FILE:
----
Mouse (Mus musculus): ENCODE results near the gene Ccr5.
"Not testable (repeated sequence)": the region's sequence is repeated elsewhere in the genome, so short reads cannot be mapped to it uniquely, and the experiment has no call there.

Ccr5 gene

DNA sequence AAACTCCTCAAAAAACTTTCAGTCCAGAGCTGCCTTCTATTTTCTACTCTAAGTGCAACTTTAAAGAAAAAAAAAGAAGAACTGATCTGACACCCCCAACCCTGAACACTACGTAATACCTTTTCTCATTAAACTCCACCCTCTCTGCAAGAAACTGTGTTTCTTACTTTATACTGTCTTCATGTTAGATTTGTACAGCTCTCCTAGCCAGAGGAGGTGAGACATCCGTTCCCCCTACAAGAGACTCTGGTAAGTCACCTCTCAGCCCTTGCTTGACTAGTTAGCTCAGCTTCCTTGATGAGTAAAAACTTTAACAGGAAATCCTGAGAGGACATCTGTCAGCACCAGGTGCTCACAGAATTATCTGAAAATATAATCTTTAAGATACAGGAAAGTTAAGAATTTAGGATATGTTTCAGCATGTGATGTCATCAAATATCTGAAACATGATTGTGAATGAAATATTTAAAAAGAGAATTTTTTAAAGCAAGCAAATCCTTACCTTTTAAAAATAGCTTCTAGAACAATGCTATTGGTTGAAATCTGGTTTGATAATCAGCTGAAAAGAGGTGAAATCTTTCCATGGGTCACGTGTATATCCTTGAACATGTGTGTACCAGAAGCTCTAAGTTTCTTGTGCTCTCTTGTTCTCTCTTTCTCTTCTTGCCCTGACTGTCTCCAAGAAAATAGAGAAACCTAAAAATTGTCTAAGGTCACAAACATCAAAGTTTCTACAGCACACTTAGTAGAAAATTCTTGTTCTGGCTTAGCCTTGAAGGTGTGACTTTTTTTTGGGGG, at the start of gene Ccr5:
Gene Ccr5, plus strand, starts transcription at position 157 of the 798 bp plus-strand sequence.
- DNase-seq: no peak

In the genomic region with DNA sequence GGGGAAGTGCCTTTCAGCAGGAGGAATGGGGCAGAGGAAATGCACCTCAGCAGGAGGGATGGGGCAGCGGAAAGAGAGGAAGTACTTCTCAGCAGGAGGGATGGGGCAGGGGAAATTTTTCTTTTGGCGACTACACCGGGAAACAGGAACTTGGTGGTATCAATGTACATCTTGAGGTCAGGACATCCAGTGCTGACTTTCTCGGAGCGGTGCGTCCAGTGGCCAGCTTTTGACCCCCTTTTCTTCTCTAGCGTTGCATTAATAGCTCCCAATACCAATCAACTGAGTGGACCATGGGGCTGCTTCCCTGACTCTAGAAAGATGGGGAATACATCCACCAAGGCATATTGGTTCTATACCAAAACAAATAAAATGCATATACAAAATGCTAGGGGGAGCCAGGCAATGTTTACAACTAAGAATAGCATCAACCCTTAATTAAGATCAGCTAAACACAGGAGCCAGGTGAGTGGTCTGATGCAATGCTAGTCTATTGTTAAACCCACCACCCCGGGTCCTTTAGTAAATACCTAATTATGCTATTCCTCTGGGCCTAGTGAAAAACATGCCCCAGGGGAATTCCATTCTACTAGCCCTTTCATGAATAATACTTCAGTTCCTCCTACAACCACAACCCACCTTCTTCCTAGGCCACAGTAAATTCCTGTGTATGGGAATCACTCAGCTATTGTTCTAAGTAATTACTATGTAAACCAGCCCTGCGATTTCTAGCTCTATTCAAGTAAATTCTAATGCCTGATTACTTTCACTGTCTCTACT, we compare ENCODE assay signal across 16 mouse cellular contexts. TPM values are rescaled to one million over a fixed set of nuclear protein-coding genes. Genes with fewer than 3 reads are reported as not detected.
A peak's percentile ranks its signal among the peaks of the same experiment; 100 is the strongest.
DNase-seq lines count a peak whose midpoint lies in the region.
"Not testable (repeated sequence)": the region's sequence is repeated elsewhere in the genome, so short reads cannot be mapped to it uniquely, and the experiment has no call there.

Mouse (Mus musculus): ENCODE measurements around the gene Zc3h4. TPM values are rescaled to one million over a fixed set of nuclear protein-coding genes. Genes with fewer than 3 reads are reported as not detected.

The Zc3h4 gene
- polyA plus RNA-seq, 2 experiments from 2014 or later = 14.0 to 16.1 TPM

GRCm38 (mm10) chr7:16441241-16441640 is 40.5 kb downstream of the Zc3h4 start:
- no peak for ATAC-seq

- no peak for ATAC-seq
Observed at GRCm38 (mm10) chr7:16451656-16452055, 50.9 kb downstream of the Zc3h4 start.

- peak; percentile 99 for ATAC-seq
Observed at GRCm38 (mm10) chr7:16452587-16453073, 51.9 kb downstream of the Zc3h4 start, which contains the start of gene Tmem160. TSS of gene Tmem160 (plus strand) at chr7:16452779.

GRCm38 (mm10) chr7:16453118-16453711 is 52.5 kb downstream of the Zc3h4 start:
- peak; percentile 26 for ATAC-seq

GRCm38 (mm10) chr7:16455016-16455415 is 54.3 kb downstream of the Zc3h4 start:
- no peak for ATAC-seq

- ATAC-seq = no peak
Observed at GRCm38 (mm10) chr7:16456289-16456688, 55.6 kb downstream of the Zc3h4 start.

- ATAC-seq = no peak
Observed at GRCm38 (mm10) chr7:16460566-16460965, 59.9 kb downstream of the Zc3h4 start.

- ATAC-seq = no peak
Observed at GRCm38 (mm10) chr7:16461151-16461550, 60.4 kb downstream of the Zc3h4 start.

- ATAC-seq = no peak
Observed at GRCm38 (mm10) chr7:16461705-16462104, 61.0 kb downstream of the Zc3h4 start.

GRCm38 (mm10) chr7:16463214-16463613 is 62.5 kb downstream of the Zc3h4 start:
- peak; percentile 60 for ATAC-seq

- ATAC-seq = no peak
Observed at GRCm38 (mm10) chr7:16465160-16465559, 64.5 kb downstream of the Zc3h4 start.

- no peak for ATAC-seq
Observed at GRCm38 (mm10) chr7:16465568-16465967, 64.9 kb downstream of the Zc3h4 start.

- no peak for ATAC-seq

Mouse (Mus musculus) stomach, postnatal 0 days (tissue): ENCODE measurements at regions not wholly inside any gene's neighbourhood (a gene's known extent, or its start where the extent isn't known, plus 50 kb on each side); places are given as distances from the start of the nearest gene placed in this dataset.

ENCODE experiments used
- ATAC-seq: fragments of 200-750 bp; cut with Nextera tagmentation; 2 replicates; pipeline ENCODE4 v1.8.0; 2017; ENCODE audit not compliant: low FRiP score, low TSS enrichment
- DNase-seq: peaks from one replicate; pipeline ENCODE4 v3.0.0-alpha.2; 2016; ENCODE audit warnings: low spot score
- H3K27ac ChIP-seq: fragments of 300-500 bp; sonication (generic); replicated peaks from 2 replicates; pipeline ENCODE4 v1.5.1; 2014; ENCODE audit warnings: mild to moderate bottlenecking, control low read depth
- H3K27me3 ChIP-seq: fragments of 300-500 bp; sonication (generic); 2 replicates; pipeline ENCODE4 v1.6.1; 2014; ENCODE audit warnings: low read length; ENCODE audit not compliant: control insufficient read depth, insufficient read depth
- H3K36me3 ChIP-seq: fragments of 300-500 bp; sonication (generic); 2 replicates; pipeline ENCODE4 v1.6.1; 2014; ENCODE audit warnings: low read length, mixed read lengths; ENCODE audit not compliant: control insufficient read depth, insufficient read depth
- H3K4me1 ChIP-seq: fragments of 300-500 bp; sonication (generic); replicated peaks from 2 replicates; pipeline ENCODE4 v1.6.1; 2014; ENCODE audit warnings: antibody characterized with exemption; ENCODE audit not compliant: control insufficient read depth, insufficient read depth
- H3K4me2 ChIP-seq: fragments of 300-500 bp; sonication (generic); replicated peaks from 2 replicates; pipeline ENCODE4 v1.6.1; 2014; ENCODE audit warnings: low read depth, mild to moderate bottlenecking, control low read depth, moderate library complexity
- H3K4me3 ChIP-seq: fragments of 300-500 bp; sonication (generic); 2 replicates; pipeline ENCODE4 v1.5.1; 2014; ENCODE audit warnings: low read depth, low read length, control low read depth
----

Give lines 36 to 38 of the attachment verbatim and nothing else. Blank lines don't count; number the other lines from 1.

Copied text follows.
- no peak for ATAC-seq
Observed at GRCm38 (mm10) chr7:16465568-16465967, 64.9 kb downstream of the Zc3h4 start.

- no peak for ATAC-seq